John Singer Sargent, renowned for his portraiture, also created remarkable landscape paintings that showcased his masterful use of light and brushwork. In A Waterfall, Sargent captures the dramatic descent of water down a rugged cliffside. The dynamic brushstrokes and rich, contrasting colors convey the powerful energy of the waterfall, while the play of light and shadow adds depth and realism to the scene. This painting exemplifies Sargent’s ability to blend realism with impressionistic techniques to create a captivating depiction of nature’s forces.

John Singer Sargent’s painting 'A Waterfall,' showcasing a powerful waterfall cascading down rugged rocks, illuminated by dramatic sunlight.
John Singer Sargent. A Waterfall

John Singer Sargent: A Mountain Stream, Tyrol

In "A Mountain Stream, Tyrol," Sargent captures the lively motion of water cascading over rocks in a mountain stream. The painting is filled with dynamic brushstrokes that convey the energetic flow of the stream, while Sargent’s use of light and shadow adds depth and realism to the scene. The lush green tones of the surrounding landscape and the white froth of the water create a vivid contrast, highlighting Sargent’s ability to depict the natural world with both accuracy and artistic flair.

John Singer Sargent’s painting 'A Mountain Stream, Tyrol,' depicting the dynamic movement of water cascading over rocks in a lush landscape.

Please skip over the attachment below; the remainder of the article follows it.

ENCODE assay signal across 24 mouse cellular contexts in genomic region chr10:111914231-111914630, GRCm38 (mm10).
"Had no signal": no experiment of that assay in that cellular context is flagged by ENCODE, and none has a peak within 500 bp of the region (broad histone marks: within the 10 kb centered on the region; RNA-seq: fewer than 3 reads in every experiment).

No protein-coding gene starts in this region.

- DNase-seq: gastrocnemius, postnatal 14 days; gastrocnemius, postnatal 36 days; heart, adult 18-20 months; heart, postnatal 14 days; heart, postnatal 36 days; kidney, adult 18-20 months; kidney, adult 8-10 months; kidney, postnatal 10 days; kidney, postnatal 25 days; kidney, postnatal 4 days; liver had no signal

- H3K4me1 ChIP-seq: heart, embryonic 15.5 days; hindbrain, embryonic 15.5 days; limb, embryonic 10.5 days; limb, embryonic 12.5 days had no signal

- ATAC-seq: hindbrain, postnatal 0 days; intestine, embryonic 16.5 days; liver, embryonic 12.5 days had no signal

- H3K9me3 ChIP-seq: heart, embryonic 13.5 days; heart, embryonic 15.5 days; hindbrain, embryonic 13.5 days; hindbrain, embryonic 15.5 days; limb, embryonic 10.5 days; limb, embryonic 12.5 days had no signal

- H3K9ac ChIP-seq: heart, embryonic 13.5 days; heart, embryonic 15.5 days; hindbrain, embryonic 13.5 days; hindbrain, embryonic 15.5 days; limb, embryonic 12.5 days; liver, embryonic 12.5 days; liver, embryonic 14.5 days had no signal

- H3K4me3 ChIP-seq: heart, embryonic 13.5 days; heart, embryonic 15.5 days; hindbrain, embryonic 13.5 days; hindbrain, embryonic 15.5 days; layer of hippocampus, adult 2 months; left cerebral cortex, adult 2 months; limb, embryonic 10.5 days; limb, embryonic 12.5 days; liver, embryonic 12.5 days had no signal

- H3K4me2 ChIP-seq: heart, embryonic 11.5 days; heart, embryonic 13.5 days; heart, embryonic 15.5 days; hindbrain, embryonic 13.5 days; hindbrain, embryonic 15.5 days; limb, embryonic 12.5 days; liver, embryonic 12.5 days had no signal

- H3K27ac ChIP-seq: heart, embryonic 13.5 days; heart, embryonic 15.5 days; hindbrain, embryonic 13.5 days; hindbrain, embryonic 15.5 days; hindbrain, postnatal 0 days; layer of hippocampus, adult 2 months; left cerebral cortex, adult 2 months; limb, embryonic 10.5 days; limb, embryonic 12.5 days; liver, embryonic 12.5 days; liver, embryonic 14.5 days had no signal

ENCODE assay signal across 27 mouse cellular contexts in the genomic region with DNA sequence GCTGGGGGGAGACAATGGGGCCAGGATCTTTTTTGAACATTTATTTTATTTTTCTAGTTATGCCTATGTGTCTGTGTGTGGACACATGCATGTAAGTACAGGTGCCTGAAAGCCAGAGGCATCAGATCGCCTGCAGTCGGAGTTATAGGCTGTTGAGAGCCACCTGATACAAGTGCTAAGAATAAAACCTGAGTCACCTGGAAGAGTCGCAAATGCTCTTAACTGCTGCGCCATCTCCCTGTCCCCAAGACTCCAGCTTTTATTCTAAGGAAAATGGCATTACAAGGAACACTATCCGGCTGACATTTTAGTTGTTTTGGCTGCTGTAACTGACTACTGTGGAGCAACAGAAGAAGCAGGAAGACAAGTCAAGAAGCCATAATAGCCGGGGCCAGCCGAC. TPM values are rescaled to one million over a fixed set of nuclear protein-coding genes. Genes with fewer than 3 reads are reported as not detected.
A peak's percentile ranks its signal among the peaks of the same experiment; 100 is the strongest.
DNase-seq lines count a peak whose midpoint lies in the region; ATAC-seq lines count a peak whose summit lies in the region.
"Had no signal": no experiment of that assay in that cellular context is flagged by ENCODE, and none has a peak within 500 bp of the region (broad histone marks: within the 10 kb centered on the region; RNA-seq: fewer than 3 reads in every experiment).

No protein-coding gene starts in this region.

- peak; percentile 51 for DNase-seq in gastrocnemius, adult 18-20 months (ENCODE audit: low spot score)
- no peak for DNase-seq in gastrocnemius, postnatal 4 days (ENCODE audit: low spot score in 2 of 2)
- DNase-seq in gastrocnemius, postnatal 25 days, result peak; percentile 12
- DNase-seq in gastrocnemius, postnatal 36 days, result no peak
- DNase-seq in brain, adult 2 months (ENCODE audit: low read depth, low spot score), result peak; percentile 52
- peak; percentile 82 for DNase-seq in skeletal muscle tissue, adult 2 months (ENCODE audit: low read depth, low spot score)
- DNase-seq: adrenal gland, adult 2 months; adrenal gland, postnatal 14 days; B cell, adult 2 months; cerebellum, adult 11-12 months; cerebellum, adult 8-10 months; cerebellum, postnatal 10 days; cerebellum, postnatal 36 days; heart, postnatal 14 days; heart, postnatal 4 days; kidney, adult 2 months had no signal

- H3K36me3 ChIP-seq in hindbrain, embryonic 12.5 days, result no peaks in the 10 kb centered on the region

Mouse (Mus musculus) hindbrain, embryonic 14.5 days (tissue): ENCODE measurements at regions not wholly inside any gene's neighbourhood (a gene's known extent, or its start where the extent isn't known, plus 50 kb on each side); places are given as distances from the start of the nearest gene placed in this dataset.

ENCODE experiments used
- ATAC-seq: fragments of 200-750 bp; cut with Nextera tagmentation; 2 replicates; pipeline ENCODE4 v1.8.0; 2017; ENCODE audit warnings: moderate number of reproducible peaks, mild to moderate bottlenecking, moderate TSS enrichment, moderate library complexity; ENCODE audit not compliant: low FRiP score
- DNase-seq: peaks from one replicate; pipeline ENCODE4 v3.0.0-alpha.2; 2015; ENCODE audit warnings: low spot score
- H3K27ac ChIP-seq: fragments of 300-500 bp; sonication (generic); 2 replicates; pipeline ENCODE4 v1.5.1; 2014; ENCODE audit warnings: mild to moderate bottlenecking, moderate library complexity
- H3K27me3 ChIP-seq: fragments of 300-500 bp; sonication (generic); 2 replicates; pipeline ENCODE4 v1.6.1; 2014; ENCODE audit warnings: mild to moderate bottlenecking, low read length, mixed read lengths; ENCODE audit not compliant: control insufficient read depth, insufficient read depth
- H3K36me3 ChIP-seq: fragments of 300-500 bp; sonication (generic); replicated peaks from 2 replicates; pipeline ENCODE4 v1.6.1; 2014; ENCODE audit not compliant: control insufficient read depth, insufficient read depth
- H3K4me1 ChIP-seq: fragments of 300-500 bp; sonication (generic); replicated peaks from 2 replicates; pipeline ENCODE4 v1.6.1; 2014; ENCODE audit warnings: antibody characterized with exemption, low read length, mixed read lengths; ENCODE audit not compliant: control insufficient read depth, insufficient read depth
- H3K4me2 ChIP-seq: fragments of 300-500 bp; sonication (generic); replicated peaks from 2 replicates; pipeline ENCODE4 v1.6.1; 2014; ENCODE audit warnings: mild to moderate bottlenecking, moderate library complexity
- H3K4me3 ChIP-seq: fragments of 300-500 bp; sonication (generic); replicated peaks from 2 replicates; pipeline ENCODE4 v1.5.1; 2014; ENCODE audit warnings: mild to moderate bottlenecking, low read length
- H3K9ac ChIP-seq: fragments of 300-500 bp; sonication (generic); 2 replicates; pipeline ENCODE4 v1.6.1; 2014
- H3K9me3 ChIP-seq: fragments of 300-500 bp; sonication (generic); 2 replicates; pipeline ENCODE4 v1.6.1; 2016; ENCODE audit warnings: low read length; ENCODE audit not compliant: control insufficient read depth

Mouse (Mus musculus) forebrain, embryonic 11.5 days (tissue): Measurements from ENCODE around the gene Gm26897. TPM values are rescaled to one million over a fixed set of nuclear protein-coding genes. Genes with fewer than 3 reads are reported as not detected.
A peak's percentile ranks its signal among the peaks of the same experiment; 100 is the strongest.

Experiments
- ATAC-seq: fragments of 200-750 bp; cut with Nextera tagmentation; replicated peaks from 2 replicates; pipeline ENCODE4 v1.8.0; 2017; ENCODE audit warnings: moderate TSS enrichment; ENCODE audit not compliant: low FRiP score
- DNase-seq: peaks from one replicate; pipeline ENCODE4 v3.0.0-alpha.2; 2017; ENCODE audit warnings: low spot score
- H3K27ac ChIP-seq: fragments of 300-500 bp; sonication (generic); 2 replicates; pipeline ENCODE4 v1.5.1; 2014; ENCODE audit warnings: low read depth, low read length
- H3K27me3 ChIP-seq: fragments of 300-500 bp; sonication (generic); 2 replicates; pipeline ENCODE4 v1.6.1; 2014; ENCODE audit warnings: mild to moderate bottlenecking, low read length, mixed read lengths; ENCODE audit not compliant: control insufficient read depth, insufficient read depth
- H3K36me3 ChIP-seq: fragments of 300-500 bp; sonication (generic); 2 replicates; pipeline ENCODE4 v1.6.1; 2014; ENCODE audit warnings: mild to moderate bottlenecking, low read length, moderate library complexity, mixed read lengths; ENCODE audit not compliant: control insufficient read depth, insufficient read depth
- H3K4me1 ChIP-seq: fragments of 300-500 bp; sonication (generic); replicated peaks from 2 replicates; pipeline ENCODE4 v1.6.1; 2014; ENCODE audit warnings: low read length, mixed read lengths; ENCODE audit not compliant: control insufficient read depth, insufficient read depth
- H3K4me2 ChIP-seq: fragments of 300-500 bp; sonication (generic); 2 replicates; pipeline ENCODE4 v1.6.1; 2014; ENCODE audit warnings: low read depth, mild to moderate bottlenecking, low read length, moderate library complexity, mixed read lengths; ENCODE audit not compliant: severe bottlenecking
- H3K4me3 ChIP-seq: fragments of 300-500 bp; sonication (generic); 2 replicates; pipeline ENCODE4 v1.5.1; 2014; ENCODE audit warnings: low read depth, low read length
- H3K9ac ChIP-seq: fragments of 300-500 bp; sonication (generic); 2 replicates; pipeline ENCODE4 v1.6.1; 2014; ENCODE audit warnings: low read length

John Singer Sargent. A Mountain Stream, Tyrol

Practical Takeaways for Artists

  • Experiment with Light and Color: Both Modernist and Impressionist painters used light and color to capture the transient beauty of waterfalls. Try experimenting with different times of day and weather conditions to see how light and color change the scene.

  • Dynamic Brushwork: Use bold, dynamic brushstrokes to convey the movement and energy of water. This technique can add a sense of vitality and realism to your waterfall depictions.

  • Focus on Nature’s Details: Pay attention to the details in nature, such as the texture of rocks, the flow of water, and the surrounding vegetation. Capturing these elements can enhance the authenticity of your work.

  • Embrace Innovation: Don’t be afraid to break away from traditional techniques and experiment with new approaches. Both Modernism and Impressionism encourage innovation and creativity in capturing natural landscapes.


Exploring the works of J.E.H. MacDonald, Ferdinand Hodler, and John Singer Sargent reveals the diverse approaches within Modernism and Impressionism to capturing the beauty of waterfalls. These artists used light, color, and dynamic brushwork to bring their scenes to life, offering valuable lessons for artists today. As you continue with our Monthly Challenge, let these masterpieces inspire your own creative journey. Stay tuned for our next blog, where we will delve into the Romantic era's depiction of the majestic Niagara Falls, exploring how artists like Thomas Cole and Frederic Edwin Church captured its grandeur.

Image Credit: All images of paintings in this post are sourced from and are under a public domain license.